Debt free step 4: Your car

If you don’t own a car, congratulations! You’re already saving loads of money and should move onto the next step.

If however, you are driving a car that you don’t own outright, then you need to read this.

Cars come hand in hand with enough monthly payments (insurance, fuel) and other costs; you don’t need to pay someone else for the depreciation of the vehicle. You can guarantee that if a business is eager to sell you a payment deal, then it’s a great deal for them, not you.

We bought our car in March; a 2007 1.6 litre mid-size car, for £1200, and we spent about £300 fixing a few things on it. We saved the money we needed for the car before we bought it, and so the ongoing costs (not counting fuel on longer trips) are about £20 to £30 a month. We have since used it to go on 5 holidays, in the UK and France, and it makes visiting family and picking up cheap gumtree finds easier.

We could easily have found a slightly cheaper car, but my boyfriend really enjoys driving it, and if he’s happy, I’m happy.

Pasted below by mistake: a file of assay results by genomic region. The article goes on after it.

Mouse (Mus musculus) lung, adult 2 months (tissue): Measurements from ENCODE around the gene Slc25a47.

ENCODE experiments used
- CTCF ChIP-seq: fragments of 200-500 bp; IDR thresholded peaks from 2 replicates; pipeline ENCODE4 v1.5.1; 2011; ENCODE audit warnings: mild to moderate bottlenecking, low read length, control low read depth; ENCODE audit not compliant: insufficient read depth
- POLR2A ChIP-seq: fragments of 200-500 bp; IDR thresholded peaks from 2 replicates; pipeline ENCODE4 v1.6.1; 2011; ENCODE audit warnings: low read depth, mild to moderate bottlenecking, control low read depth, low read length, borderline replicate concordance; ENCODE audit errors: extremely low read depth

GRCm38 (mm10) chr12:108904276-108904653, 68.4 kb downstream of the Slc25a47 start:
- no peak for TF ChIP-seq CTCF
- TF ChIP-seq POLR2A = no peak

We also bought it pre-dented! You could see this as a bad thing, but to me, a small cosmetic dent on the front of a perfectly good car is great – the price of the car is far lower, and I also don’t have to worry about keeping it in immaculate condition. We still keep the inside clean and tidy and do maintenance, but essentially, the car will still keep its value, but we had to pay out less for it. If you can find a second-hand car with a good, working engine, and some dents (for which you should most definitely lower the amount you offer to pay) then you are onto a winner.

If you don’t own your car outright, regardless of the barriers and the difficulties, I would recommend selling it on or giving it back and using any money you have left over to buy a car you can afford right now. If you wouldn’t be able to afford a car in that scenario, then I would recommend getting a bike. On Gumtree.

And if you say you need your car to commute to work because it’s more than 15 miles, then I would say either move closer to your work, or find a job closer to your home. This may seem radical, but these are the things you should be considering if you want to escape from under that pile of debt. And having a shorter commute will make you happier, and less stressed.

Debts for big-ticket items like cars or motorbikes can easily spiral out of control, so it’s best to cut it short as soon as possible. If you are currently locked into a PCP, here’s some more info on how it works and how to get out of it.


Go to Debt free step 3

Go to Debt free step 5




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